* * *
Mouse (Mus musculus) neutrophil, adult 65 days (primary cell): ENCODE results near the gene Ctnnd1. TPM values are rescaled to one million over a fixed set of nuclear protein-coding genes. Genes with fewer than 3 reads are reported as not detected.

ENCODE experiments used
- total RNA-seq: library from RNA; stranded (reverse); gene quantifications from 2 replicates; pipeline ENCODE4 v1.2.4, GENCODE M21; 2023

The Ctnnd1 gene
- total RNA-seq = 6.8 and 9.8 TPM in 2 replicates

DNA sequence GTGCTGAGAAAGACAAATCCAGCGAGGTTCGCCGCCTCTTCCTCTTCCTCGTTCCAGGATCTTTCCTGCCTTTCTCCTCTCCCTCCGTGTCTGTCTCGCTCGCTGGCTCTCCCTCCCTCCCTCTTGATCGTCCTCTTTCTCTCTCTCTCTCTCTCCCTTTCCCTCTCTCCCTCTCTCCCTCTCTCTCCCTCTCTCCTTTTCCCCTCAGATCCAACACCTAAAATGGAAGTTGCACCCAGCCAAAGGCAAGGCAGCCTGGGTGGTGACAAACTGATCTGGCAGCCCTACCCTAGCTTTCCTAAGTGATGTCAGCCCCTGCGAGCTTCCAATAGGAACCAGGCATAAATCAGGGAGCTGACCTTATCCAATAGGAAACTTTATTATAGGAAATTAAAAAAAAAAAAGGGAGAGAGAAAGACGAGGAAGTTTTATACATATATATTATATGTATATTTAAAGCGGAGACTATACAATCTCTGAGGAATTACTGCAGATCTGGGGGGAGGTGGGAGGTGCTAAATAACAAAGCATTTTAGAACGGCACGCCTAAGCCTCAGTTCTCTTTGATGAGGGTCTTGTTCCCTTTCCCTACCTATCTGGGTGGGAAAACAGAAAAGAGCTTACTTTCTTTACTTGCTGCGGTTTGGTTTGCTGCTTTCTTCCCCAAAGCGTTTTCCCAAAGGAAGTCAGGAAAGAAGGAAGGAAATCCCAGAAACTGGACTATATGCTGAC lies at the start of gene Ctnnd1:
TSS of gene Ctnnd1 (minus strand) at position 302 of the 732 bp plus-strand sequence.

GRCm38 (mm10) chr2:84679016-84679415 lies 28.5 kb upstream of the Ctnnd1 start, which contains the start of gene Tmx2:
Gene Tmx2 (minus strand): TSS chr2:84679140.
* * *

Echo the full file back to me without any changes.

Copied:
Mouse (Mus musculus) neutrophil, adult 65 days (primary cell): ENCODE results near the gene Ctnnd1. TPM values are rescaled to one million over a fixed set of nuclear protein-coding genes. Genes with fewer than 3 reads are reported as not detected.

ENCODE experiments used
- total RNA-seq: library from RNA; stranded (reverse); gene quantifications from 2 replicates; pipeline ENCODE4 v1.2.4, GENCODE M21; 2023

The Ctnnd1 gene
- total RNA-seq = 6.8 and 9.8 TPM in 2 replicates

DNA sequence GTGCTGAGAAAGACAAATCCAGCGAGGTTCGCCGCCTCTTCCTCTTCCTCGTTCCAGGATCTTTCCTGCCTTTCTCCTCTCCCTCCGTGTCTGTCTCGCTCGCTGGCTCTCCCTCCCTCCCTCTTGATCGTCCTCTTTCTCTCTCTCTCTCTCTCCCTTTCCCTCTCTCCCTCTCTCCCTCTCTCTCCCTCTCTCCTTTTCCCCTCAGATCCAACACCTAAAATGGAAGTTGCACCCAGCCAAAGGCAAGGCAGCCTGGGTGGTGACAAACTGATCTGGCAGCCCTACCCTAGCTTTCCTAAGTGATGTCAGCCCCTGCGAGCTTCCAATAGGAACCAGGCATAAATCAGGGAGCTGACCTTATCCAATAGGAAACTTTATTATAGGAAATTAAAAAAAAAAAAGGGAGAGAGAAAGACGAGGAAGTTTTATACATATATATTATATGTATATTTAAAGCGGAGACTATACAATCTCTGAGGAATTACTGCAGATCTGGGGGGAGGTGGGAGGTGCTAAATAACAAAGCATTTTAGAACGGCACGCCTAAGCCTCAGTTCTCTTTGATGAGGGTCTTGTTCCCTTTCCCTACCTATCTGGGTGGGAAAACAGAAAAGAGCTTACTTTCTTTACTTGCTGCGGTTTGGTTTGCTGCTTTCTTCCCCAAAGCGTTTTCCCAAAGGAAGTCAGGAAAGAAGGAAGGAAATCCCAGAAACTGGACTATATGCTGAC lies at the start of gene Ctnnd1:
TSS of gene Ctnnd1 (minus strand) at position 302 of the 732 bp plus-strand sequence.

GRCm38 (mm10) chr2:84679016-84679415 lies 28.5 kb upstream of the Ctnnd1 start, which contains the start of gene Tmx2:
Gene Tmx2 (minus strand): TSS chr2:84679140.